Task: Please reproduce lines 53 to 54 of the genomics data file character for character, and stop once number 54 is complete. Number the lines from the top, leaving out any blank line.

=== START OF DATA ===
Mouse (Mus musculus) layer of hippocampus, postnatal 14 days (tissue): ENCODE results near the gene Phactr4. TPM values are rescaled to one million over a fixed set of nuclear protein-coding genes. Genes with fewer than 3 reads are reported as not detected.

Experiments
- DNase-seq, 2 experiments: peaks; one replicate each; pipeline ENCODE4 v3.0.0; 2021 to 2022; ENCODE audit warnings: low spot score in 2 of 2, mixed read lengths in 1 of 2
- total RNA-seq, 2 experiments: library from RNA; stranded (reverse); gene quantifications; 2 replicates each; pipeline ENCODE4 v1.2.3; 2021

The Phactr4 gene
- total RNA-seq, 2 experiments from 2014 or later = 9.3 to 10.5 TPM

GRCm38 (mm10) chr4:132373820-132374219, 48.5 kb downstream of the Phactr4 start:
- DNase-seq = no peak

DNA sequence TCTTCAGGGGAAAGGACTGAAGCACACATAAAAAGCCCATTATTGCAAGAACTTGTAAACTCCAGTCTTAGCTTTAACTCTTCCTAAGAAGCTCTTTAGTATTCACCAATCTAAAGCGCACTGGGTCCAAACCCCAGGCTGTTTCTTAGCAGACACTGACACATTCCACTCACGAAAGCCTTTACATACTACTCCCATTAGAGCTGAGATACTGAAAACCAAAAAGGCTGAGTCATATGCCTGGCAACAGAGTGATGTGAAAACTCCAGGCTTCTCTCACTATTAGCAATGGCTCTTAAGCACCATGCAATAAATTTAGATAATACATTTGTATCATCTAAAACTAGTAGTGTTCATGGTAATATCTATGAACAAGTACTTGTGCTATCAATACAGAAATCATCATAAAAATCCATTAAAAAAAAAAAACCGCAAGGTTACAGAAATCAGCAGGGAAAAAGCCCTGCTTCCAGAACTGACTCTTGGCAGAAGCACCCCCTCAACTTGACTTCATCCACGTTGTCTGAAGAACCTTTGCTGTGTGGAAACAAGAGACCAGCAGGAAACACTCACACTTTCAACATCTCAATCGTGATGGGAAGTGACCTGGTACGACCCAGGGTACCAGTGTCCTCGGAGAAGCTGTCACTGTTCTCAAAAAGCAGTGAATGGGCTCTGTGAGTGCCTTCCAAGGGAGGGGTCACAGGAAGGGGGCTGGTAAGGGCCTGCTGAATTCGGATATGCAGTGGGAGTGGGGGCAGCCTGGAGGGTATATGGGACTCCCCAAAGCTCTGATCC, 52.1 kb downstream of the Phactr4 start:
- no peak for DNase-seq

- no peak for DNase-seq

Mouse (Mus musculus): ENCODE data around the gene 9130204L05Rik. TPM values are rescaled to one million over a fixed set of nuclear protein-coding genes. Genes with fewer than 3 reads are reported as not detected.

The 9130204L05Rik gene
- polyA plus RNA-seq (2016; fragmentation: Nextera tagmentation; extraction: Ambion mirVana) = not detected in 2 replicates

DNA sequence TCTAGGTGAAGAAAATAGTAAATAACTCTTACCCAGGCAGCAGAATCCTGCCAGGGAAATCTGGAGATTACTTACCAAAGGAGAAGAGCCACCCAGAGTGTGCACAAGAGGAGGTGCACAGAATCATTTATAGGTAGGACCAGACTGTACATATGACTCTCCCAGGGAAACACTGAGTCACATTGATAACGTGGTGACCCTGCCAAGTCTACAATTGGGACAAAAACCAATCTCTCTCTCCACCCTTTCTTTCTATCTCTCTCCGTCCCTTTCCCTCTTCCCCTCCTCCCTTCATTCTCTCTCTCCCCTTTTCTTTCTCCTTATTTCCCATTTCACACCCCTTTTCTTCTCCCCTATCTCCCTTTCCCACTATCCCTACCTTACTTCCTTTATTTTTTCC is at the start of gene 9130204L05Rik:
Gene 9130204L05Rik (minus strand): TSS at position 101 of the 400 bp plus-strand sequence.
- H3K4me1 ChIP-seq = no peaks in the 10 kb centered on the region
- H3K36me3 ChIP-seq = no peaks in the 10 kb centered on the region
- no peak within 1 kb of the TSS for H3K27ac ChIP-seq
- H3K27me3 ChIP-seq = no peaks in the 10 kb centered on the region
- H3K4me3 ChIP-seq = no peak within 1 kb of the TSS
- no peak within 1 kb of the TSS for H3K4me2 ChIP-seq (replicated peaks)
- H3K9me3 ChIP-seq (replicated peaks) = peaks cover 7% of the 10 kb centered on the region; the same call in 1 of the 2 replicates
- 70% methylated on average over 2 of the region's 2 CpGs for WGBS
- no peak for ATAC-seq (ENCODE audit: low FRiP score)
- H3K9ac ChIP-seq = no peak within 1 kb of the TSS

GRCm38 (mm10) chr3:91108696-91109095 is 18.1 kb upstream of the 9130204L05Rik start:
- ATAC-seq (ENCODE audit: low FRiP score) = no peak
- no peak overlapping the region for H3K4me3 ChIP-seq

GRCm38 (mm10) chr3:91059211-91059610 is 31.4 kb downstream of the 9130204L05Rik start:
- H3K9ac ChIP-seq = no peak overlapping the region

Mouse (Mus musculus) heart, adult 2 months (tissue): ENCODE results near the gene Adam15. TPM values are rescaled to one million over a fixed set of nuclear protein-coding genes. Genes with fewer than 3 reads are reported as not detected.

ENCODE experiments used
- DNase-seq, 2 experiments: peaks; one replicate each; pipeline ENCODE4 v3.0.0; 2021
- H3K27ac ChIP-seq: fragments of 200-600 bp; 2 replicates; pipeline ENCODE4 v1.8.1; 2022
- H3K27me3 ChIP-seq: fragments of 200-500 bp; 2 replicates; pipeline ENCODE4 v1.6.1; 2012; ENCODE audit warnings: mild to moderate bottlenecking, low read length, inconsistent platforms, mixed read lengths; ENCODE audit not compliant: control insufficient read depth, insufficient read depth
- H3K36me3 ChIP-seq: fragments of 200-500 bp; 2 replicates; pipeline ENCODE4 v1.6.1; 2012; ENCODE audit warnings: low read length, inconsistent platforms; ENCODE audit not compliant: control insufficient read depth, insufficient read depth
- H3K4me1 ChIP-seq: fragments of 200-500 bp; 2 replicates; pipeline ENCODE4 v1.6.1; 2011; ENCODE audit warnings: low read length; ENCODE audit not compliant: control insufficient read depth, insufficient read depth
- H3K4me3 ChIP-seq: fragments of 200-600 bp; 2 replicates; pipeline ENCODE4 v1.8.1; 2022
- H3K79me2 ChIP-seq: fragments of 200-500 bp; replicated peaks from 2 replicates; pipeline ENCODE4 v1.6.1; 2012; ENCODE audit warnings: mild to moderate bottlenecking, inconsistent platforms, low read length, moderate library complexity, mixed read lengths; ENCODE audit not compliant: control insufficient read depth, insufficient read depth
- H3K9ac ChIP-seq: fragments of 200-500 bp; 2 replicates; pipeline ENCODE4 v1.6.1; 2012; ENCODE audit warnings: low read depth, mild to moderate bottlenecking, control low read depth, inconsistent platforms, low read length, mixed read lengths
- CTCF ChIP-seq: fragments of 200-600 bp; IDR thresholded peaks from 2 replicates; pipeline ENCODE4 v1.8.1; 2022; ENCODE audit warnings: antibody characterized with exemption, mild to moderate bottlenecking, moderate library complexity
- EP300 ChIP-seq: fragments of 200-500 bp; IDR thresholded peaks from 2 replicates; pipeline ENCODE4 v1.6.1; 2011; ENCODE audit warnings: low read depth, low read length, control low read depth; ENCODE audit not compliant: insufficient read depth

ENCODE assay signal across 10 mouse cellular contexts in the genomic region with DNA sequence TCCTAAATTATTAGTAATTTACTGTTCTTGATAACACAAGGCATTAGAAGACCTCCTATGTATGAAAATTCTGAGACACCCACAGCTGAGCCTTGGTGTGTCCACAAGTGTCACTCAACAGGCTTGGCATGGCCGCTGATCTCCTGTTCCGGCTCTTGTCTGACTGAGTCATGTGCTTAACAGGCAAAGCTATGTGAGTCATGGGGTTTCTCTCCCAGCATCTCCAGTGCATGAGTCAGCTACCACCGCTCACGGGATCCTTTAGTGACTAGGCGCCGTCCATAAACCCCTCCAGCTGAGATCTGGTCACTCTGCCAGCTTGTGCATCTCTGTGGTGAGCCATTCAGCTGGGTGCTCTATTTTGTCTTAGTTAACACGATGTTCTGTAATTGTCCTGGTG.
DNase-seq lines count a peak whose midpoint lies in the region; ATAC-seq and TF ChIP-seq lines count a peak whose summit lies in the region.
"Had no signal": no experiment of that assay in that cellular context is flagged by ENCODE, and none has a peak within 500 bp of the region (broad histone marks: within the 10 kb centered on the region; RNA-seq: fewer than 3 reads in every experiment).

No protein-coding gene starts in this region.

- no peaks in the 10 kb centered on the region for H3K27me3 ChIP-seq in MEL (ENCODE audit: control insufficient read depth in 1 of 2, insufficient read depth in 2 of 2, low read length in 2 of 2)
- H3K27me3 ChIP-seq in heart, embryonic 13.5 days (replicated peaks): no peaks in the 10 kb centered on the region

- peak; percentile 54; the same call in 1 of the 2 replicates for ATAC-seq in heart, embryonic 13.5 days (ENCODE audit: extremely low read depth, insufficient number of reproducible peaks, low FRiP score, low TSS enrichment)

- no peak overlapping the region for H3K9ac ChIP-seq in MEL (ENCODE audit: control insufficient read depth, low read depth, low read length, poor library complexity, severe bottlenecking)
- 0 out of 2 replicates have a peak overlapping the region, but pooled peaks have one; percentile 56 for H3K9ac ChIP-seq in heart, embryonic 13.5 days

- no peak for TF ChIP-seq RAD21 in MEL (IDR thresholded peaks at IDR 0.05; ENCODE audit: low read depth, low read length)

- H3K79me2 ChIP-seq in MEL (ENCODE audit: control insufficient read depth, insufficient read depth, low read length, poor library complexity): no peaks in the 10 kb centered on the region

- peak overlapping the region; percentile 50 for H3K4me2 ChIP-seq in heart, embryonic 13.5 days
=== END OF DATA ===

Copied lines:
- no peak for TF ChIP-seq RAD21 in MEL (IDR thresholded peaks at IDR 0.05; ENCODE audit: low read depth, low read length)

- H3K79me2 ChIP-seq in MEL (ENCODE audit: control insufficient read depth, insufficient read depth, low read length, poor library complexity): no peaks in the 10 kb centered on the region